Chaetodontoplus melanosoma 


Taxonomy [top]

Kingdom Phylum Class Order Family
Animalia Chordata Actinopterygii Perciformes Pomacanthidae

Scientific Name: Chaetodontoplus melanosoma
Species Authority: (Bleeker, 1853)
Common Name(s):
English Black-velvet Angelfish, Black Velvet Angelfish, Blackvelvet Angelfish, Brown Angelfish, Phantom Angelfish
Holacanthus melanosoma Bleeker, 1853

Assessment Information [top]

Red List Category & Criteria: Least Concern ver 3.1
Year Published: 2010
Date Assessed: 2009-10-08
Assessor(s): Allen, G.
Reviewer(s): Elfes, C., Polidoro, B., Livingstone, S. & Carpenter, K.E.
Although this species is uncommon, it has a relatively wide distribution, and current harvesting for the aquarium trade is not thought to be impacting the global population. The species has no major threats. It is listed as Least Concern.

Geographic Range [top]

Range Description:This species is restricted to central Indonesia (western Java, Bali, Komodo, Flores, Sulawesi, and northeastern Kalimantan), Malaysia (Sabah), and the Philippines (Sulu Archipelago, Cebu, and southern Luzon), occurring at depths of about 5-30m (G.R. Allen, pers. comm. 2010). Records from other areas represent misidentifications of other similar species.
Countries occurrence:
Indonesia; Malaysia (Sabah); Philippines
FAO Marine Fishing Areas:
Pacific – western central
Lower depth limit (metres):30
Upper depth limit (metres):5
Range Map:Click here to open the map viewer and explore range.

Population [top]

Population:While this species appears to be uncommon, populations are generally thought to be stable (G.R. Allen pers. comm. 2006).
Current Population Trend:Stable
Additional data:
Population severely fragmented:No

Habitat and Ecology [top]

Habitat and Ecology:This species inhabits coastal and outer rocky or coral reefs, often exposed to strong currents and cool upwelling (Pyle 2001, G.R. Allen pers. comm. 2006). It feeds on sponges and tunicates; animals are solitary or encountered in pairs (Pyle 2001).

Use and Trade [top]

Use and Trade: This species is frequently exported through the aquarium trade (Pyle 2001).

Threats [top]

Major Threat(s):

There appear to be no major threats to this species as a whole (G.R. Allen pers. comm. 2006).

Conservation Actions [top]

Conservation Actions:

There appear to be no species-specific conservation measures in place (G.R. Allen pers. comm. 2006).

Classifications [top]

9. Marine Neritic -> 9.2. Marine Neritic - Subtidal Rock and Rocky Reefs
suitability: Suitable  
9. Marine Neritic -> 9.8. Marine Neritic - Coral Reef -> 9.8.1. Outer Reef Channel
suitability: Suitable  
9. Marine Neritic -> 9.8. Marine Neritic - Coral Reef -> 9.8.3. Foreslope (Outer Reef Slope)
suitability: Suitable  

In-Place Research, Monitoring and Planning
In-Place Land/Water Protection and Management
In-Place Species Management
In-Place Education
5. Biological resource use -> 5.4. Fishing & harvesting aquatic resources -> 5.4.2. Intentional use: (large scale)
♦ timing: Ongoing ♦ scope: Minority (<50%) ♦ severity: Unknown ⇒ Impact score: Unknown 
→ Stresses
  • 2. Species Stresses -> 2.1. Species mortality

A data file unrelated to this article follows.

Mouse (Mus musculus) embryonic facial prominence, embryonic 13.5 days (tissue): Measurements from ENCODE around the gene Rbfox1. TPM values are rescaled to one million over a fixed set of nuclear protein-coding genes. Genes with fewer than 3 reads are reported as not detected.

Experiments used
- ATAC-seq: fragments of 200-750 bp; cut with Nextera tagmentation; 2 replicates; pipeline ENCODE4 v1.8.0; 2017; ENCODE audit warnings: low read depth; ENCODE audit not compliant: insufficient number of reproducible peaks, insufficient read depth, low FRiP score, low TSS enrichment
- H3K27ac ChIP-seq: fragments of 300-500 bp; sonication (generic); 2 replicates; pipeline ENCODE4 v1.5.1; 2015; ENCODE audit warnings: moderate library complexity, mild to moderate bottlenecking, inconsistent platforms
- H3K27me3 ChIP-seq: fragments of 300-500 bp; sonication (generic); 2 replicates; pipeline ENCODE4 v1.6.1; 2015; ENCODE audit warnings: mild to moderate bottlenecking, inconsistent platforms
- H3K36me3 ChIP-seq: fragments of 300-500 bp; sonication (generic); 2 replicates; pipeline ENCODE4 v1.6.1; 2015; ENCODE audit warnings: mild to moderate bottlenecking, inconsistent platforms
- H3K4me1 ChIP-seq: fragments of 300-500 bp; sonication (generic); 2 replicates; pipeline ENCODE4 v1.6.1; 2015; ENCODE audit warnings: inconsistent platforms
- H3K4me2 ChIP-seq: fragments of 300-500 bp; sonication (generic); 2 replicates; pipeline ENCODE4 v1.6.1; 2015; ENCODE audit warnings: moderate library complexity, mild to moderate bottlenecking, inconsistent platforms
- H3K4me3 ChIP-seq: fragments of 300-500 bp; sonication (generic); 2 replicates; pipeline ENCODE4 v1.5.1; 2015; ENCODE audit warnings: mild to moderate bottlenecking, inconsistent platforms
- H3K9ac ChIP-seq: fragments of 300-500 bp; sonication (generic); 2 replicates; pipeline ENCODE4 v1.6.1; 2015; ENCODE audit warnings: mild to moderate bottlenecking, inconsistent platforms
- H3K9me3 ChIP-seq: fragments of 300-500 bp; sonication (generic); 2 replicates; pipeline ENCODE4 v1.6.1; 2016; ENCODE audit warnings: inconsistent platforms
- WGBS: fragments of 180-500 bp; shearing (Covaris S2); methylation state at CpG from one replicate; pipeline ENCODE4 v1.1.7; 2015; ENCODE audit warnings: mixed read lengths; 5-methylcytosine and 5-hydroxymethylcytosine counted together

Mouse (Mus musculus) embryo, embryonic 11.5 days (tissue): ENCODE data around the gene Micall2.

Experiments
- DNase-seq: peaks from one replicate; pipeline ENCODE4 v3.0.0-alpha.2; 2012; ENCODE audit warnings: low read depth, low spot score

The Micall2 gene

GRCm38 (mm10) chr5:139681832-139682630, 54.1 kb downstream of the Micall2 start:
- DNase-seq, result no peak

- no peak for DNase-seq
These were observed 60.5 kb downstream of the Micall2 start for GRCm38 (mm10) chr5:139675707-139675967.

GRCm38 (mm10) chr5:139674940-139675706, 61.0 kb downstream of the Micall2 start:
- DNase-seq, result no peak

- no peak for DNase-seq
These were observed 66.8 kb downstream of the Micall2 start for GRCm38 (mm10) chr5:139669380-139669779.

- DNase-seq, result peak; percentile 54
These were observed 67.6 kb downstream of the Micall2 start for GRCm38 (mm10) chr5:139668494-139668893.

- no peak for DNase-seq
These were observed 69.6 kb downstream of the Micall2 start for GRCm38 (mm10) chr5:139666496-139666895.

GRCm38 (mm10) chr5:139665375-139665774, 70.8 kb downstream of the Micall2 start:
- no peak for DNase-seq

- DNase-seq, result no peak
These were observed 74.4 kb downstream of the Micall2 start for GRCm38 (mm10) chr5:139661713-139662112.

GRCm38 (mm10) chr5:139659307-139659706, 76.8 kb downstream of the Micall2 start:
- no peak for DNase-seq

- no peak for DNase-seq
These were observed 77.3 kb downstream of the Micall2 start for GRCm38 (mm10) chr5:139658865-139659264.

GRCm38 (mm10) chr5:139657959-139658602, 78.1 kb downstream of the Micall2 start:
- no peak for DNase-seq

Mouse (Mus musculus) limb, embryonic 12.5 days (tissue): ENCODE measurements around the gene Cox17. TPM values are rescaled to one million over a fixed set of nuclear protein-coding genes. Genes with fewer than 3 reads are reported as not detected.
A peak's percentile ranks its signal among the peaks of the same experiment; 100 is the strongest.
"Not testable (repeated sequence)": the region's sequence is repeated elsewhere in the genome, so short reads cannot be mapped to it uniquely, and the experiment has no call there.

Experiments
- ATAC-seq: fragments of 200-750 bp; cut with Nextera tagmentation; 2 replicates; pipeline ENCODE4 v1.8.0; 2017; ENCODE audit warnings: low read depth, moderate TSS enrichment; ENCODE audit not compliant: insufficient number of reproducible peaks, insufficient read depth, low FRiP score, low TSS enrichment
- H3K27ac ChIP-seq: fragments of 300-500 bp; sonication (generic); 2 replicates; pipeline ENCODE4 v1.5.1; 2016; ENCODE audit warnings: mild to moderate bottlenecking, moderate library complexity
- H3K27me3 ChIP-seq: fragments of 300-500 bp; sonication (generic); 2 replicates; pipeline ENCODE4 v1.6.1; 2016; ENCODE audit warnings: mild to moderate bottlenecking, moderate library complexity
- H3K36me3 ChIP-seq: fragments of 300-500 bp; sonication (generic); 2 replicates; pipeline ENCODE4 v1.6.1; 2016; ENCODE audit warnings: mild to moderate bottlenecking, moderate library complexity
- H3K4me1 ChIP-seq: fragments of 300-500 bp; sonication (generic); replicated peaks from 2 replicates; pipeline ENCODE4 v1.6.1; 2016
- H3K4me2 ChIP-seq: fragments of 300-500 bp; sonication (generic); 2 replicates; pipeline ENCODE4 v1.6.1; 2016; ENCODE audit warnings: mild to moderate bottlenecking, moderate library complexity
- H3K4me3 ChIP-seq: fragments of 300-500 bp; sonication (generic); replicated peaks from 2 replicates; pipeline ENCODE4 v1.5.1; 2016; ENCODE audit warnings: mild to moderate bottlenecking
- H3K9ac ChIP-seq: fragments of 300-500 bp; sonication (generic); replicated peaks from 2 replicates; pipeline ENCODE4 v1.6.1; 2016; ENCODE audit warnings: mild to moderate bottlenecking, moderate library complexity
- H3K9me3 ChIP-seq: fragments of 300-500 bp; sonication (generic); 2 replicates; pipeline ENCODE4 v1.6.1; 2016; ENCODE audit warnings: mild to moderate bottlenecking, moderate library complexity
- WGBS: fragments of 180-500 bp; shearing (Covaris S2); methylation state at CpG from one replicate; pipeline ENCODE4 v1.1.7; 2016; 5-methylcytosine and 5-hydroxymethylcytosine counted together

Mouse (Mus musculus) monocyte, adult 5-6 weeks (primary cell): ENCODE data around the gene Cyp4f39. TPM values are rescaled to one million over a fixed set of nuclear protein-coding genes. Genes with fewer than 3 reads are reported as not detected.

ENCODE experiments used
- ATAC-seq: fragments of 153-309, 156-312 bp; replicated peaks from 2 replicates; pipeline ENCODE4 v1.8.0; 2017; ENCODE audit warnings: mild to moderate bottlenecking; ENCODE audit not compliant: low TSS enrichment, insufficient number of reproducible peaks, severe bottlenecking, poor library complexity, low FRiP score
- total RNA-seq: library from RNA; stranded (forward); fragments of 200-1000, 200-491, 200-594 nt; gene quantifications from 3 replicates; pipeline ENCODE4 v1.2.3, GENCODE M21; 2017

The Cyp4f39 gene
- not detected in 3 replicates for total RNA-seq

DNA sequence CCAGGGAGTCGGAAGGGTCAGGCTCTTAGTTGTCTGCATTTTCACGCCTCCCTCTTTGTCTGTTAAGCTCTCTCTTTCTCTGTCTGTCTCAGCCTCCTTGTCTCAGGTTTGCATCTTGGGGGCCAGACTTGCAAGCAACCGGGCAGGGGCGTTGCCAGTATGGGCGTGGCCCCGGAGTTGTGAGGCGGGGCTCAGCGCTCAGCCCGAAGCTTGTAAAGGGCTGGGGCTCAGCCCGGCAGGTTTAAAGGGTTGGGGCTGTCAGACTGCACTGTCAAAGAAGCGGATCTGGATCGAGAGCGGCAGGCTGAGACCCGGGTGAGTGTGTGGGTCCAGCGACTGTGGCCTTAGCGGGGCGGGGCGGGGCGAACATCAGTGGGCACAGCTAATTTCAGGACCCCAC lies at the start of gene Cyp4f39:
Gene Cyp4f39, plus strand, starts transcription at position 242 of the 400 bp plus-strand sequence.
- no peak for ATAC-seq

♦  Pets/display animals, horticulture
 International : ✓ 

Bibliography [top]

Allen, G.R. and Adrim, M. 2003. Coral reef fishes of Indonesia. Zoological Studies 42(1): 1-72.

Allen, G.R., Steene, R. and Allen, M. 1998. A guide to angelfishes and butterflyfishes. Odyssey Publishing/Tropical Reef Research.

Ganaden, S.R. and Lavapie-Gonzales, F. 1999. Common and local names of marine fishes of the Philippines. Bureau of Fisheries and Aquatic Resources, Philippines.

Herre, A.W.C.T. 1953. Check list of Philippine fishes. Research Report. U.S. Fish and Wildlife Service and the U.S Department of the Interior, USA.

Huang, Z. 2001. Marine species and their distribution in China's seas. Krieger Publishing Company, Florida, USA.

IUCN. 2010. IUCN Red List of Threatened Species (ver. 2010.4). Available at: (Accessed: 27 October 2010).

Kailola, P.J. 1987. The fishes of Papua New Guinea: a revised and annotated checklist. Vol. II Scorpaenidae to Callionymidae. Research Bulletin No. 41. Research Section, Department of Fisheries and Marine Resources, Port Moresby, Papua New Guinea.

Masuda, H., Amaoka, K., Araga, C., Uyeno, T. and Yoshino, T. 1984. The fishes of the Japanese Archipelago. Tokai University Press, Tokyo, Japan.

Pyle, R. 2001. Pomacanthidae: Angelfishes. In: K.E. Carpenter and V.H. Niem (eds), FAO species identification guide for fishery purposes. The living marine resources of the Western Central Pacific. Bony fishes part 3 (Menidae to Pomacentridae), pp. 3266-3286. FAO, Rome, Italy.

Randall, J.E. and Lim, K.K.P. 2000. A checklist of the fishes of the South China Sea. The Raffles Bulletin of Zoology 8: 569-667.

Shen, S.C. 1993. Fishes of Taiwan. Department of Zoology, National Taiwan University, Taipei, Taiwan.

Steene, R.C. 1978. Butterfly and angelfishes of the world. A.H. and A.W. Reed Pty Ltd., Australia.

Werner, T.B. and Allen, G.R. 1998. Reef fishes of Milne Bay Province, Papua New Guinea. In: T.B. Werner and G.R. Allen (eds), A Rapid Marine Biodiversity Assessment of Milne Bay Province, Papua New Guinea--Survey II (2000). Conservation International, Washington, USA.

Citation: Allen, G. 2010. Chaetodontoplus melanosoma. In: The IUCN Red List of Threatened Species 2010: e.T165850A6148337. . Downloaded on 28 November 2015.
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